If you look online or search for the hashtag #digitaltransformation you will see that everybody is doing it. Every supplier is doing it. To the point where the term has merged into the amorphous of all the other overused terms that nobody listens to anymore.
For example; “we are the biggest”; “we are number one”; “we are market leader”, of course nobody cared and nobody cares.
If you look at “thought leadership” on digital transformation this sits in two camps:-
- Articles on the latest shiny objects, IOT, Blockchain, Cloud, VR, IR, Voice Search, etc; or trying to somehow categorise these technologies. When you talk to companies while they realise that they do need to probably run pilots, the companies are more bothered about survival in these turbulent times. Most companies, we talk too, are scared and it's actually about keeping the lights on.
- The other type of article is about research. Let’s not forget, that research is a look into the past, based on somebody's opinion. It is not fact. It is a forecast and as we know, forecasts can be wrong. The questions focus on who is leading the digital transformation, the CEO, CIO or CDO etc. While this gives us insight into what other companies are or are not doing it does not get to the heart of the matter.
In both cases nobody talks about “measurement” how do you measure what it means to be digital? How do you measure your employees? How does that roll up into a company. In other words how digital is your company? How digital are your competitors and how do you compare? How digital is your industry?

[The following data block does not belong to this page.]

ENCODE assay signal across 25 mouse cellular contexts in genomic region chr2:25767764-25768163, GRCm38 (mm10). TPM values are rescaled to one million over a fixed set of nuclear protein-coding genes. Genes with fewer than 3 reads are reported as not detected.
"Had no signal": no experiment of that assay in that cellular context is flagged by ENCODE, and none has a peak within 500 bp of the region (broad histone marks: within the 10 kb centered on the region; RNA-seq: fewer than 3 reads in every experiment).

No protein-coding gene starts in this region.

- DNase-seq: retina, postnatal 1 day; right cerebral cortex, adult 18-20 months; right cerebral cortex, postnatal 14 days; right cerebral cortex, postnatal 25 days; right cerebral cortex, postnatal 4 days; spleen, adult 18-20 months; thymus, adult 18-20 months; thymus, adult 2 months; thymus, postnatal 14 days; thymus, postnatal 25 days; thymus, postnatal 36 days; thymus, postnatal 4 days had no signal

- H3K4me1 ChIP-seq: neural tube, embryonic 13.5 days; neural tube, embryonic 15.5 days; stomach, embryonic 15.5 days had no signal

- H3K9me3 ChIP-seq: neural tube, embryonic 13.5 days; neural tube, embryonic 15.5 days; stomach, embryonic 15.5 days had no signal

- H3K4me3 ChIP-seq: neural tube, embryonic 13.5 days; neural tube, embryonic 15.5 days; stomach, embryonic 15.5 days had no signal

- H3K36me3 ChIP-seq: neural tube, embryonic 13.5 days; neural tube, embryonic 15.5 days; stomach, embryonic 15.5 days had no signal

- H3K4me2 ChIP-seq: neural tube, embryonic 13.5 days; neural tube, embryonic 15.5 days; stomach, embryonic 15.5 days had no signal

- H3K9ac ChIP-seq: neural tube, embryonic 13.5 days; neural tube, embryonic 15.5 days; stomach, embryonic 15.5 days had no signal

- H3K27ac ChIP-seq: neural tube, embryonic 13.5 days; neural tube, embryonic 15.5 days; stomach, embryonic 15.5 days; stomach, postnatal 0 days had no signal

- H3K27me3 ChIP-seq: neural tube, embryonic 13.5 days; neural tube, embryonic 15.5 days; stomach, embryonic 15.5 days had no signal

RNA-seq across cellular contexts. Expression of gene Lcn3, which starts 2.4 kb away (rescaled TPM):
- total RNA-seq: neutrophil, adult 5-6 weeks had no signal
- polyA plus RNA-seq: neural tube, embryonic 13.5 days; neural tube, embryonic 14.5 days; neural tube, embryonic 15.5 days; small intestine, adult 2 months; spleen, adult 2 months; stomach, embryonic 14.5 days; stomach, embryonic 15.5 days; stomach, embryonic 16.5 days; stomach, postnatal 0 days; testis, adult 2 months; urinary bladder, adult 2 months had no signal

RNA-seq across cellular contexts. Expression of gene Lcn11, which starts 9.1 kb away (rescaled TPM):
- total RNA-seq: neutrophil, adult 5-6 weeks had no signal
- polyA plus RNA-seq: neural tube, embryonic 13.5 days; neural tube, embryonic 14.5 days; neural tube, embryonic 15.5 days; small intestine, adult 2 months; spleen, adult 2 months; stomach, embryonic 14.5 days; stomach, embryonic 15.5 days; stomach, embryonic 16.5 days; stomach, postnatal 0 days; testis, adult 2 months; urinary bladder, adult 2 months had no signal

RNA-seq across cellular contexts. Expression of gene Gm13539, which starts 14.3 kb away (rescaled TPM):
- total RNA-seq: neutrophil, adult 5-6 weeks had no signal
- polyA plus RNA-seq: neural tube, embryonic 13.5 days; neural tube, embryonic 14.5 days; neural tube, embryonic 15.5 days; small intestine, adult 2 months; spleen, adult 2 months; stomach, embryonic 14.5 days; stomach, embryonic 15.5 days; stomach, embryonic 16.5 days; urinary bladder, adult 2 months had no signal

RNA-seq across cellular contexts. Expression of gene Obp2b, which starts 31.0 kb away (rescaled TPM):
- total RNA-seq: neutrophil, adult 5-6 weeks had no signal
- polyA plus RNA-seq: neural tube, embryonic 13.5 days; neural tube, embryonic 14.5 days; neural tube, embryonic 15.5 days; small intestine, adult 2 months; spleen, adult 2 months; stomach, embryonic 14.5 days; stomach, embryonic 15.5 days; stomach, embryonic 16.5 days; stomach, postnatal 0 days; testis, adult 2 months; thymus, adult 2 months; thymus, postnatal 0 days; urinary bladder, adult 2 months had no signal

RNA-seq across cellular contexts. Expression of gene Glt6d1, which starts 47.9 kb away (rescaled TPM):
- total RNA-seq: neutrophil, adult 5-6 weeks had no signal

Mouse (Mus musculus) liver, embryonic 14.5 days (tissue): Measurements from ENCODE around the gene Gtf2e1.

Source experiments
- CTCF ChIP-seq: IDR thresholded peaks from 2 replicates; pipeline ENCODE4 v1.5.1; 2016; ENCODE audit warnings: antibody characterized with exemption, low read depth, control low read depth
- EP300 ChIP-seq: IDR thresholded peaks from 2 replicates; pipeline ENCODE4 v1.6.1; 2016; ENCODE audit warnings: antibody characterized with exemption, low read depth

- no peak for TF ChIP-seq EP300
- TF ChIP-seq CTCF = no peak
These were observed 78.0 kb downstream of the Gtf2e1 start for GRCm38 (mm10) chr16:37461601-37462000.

Here at DLA Ignite dlaignite.com we have been running digital transformations for three years and have come up with a measure. Measure your employees on how digital they are, measure your company on how digital it is, compare how you compare with your industry and competitors.
Now that could be useful and would certainly create some real discussion at the Board about your strategy, which projects to back and your digital direction of travel.
Home Depot’s transformation, Gregory says, is very different from an organisation using digital tools to reduce churn or go to market more quickly — outcomes reliant on data-driven strategies but not necessarily fundamental changes. These transformations are no less legitimate but their inclusion under the digital transformation umbrella has led to the term losing meaning, according to Gregory.